Prague, the city of a hundred spires. Bisected into two parts by the majestic Vltava River, this beautiful city has many incredible things to see and hidden gems waiting to be discovered!
Things to do in Mala Strana Prague
One of our favorite areas in Prague is known as Mala Strana Prague, a historical district which literally means Lesser Town. Mala Strana really does not live up to its ‘Lesser Town’ name though. We would go as far as to say as it has some of the best places to visit in Prague within.
This hillside area is the home to the notorious Prague Castle along with other buildings crafted in Renaissance and unique Baroque architecture. Rich gardens, elaborate palaces and meandering cobblestone lanes are a manifestation of its long history.
If you are in Prague, this is a MUST SEE area to visit.
John Lennon Wall in Mala Strana Prague
Are you interested in graffiti? You can see some awesome art at the John Lennon Wall in Velkoprevorske Náměstí.
Many talented and inspired artists have painted the wall through the years. Mostly, the wall is covered in colorful images of John Lennon, the lyrics of Beatles and political graffiti.
Over the years, the authorities have whitewashed it many times but to no avail. It was always repainted with John Lennon’s songs or peace messages or just inexplicable drawings.
This rainbow point in Malá Strana is worth seeing.
This museum at Vlašská houses the weapons, uniforms and artifacts from Russia’s most feared Committee for State Security.
Interestingly, the KGB Muesum is a private collection. The owner is obsessed with Russian history so the KGB Museum in Prague showcases his collection.
The exhibition shows the spy cameras, an original garotte (a wire) that is also called Stalin’s scarf and scary electrical interrogation equipment.
Unexpected items include the Vladimir Lenin death mask and strange Soviet uniforms.
Phones, badges, typewriters, photos (rare ones included) and patches also lines the selves at the Museum.
The eccentric museum owner will give you a tour but not a history lesson ;). WARNING: Don’t offend the owner by criticizing the Soviets. He’s zealous about Russia and might even kick you out if you offend him.
It costs 348Kč per person to enter the museum which is open Tuesday to Sunday from 10:00am-5:00pm.
Huddled on the bank of the River Vltava, Kampa Park is a restaurant with three summer terraces and a winter garden.
Stocked with local and international dishes, this fine establishment has delicious food with the most spectacular views.
This enigmatic place is also away from the hustle and bustle of the city – a calm and slow-paced park.
You can order fish or meat dishes along with wine (150+ delectable varieties).
Moreover, you can choose to dine in the fashionable and romantic dining rooms or special riverside terraces that overlooked the Charles Bridge.
Other than the restaurant, farmers’ markets are arranged on the weekends. David Černý’s Crawling Babies exhibit is also at the Kampa Park so be sure to drop by to see it.
It is open from 11:30am-4:00pm and from 6:00pm-10:30pm daily.
The Charles Bridge is perhaps the most iconic landmark in Prague.
If you are an instagrammer, it is difficult to photograph this bridge with no-one in it. We visited the bridge at around 6:30am in the morning and there were already a lot of people around including wedding photographs being taken.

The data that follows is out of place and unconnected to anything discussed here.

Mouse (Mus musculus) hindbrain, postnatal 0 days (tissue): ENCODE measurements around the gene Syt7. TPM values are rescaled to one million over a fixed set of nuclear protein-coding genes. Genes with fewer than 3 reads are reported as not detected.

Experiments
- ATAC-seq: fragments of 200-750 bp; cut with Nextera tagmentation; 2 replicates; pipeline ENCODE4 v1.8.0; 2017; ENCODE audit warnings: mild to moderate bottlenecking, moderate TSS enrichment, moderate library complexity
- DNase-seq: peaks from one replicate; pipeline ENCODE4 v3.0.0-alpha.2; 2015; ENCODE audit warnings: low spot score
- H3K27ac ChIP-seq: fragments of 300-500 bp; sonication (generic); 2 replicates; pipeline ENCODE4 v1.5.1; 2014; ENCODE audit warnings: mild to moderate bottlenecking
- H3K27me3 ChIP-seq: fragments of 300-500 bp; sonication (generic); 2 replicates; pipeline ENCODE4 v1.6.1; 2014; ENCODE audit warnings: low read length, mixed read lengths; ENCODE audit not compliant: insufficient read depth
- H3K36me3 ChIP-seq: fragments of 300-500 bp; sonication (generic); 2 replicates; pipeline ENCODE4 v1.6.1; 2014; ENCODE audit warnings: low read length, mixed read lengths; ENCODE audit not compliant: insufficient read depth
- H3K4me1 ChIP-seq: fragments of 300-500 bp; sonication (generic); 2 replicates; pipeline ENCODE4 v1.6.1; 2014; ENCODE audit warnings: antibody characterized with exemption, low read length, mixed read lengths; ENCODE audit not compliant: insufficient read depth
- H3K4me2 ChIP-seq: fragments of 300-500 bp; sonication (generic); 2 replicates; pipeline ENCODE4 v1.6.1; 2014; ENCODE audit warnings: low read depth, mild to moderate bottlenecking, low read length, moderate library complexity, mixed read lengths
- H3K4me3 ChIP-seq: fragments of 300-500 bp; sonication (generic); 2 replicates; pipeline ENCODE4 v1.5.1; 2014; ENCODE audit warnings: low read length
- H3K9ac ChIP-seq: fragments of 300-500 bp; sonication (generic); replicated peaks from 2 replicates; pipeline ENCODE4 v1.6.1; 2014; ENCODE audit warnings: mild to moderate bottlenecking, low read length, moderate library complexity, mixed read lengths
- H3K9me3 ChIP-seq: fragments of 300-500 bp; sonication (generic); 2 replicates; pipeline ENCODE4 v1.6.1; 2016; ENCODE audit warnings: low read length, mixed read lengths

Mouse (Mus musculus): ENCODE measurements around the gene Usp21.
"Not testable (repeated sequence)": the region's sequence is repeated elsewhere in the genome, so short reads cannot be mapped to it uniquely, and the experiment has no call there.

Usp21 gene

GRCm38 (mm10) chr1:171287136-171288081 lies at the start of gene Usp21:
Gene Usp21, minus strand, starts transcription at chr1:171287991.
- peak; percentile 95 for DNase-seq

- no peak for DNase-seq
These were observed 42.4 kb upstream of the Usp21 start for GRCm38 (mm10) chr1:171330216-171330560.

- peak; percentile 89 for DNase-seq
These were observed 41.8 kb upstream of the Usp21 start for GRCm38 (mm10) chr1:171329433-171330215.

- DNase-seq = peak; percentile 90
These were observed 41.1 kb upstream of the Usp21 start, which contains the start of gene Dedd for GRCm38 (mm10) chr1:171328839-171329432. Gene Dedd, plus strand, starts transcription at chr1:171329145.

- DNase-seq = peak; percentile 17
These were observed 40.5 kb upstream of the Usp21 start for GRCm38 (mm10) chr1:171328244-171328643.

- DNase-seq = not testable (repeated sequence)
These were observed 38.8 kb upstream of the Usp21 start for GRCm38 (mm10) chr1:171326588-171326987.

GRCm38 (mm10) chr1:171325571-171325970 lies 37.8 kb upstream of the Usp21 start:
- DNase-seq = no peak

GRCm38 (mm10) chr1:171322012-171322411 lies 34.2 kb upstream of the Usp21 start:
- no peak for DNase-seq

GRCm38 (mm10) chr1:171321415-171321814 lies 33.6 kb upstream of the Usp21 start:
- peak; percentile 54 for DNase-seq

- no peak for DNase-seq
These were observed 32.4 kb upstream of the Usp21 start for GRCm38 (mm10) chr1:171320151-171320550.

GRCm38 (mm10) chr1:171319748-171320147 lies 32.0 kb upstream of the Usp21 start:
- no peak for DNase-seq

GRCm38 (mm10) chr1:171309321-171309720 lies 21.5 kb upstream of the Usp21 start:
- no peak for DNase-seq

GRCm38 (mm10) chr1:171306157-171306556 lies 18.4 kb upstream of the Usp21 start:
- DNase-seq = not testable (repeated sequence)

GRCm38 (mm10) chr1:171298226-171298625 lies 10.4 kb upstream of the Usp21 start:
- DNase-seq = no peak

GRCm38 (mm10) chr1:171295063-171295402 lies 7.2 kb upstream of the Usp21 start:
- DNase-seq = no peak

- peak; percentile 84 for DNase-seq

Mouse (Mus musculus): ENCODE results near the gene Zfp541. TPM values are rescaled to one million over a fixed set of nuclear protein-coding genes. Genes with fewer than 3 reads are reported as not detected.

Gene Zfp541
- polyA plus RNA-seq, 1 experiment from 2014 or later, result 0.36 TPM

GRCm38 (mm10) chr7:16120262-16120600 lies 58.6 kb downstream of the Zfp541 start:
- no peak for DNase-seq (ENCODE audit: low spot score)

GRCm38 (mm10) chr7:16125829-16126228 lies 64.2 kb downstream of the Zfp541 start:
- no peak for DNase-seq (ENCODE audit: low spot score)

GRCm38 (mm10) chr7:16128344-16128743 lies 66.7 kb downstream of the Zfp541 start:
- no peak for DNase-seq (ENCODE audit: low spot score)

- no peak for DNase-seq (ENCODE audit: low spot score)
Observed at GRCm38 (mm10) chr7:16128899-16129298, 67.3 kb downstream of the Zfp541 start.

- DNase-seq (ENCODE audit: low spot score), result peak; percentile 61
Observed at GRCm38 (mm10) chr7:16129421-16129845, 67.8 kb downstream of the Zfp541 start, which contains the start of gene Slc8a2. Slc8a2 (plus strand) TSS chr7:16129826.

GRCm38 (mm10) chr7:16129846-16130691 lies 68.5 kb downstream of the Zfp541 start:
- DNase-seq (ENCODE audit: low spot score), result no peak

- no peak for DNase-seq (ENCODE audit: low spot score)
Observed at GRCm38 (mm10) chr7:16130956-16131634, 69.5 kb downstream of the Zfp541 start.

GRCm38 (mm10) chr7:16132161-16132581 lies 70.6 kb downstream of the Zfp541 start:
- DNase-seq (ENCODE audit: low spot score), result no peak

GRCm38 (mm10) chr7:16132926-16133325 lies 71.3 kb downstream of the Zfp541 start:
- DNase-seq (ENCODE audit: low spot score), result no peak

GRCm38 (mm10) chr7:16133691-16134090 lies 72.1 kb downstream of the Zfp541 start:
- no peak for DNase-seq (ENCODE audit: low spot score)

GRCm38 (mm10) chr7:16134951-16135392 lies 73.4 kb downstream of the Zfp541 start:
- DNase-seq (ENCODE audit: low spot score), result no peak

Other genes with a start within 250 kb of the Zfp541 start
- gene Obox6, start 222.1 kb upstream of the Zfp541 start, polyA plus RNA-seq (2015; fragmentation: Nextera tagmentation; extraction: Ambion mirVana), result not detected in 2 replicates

If you are interested in history, Charles IV, the Holy Roman Emperor and the Czech King, had the Charles Bridge constructed from 1357-1402.
It replaced the Judith Bridge; whose demolition came at the hands of a flood.
Built of sandstone, this bridge connects the Old Town with Malá Strana. Two towers, one at each end of the bridge, stand guarding all those who pass through.
Many Baroque Statues are displayed on either side of the bridge, enticing tourists and locals to study them. St. John of Nepomuk, a Czech martyr has a statue of his own on the Charles Bridge.
Some say that the construction workers might have combined egg yolks with mortar when they built the bridge. Well, that might explain why it has survived so many strong floods haha.
Undeniably, this Stone Bridge is the most beautiful bridge in all of Europe with its architectural style, towers with amazing views and intricate statues lining the bridge.
If you see just one thing in Prague make sure it is the Charles bridge.
Prague Castle, Mala Strana Prague
Perched on top of the hill overlooking Old Town, lies the ancient Prague Castle Complex.
It is also one of the most important things to see in Prague, only second to the Charles Bridge in our opinion.
Here’s some history for you: In the 9th Century, Prince Bořivoj, the first Bohemian Christian Prince, established the Castle.
Over the years, the monarchs who came after the prince, added various parts to it. Palaces were constructed, gardens were built or renovated and some towers were even destroyed. Nowadays, it’s the office of the President of the Czech Republic.
Its architecture is wide and diverse with the Romanesque-style buildings of the 10th Century and the Gothic-style reconstruction in the 14th Century.
The architecture is so unique and stunning that it’s the 12th UNESCO World Heritage site.
Many monuments and gardens together make the Complex complete.
The Old Royal Palace, built in 1135, is a popular tourist spot with the Vladislav Hall. The Golden Lane and the notorious Daliborka are also inside the Complex.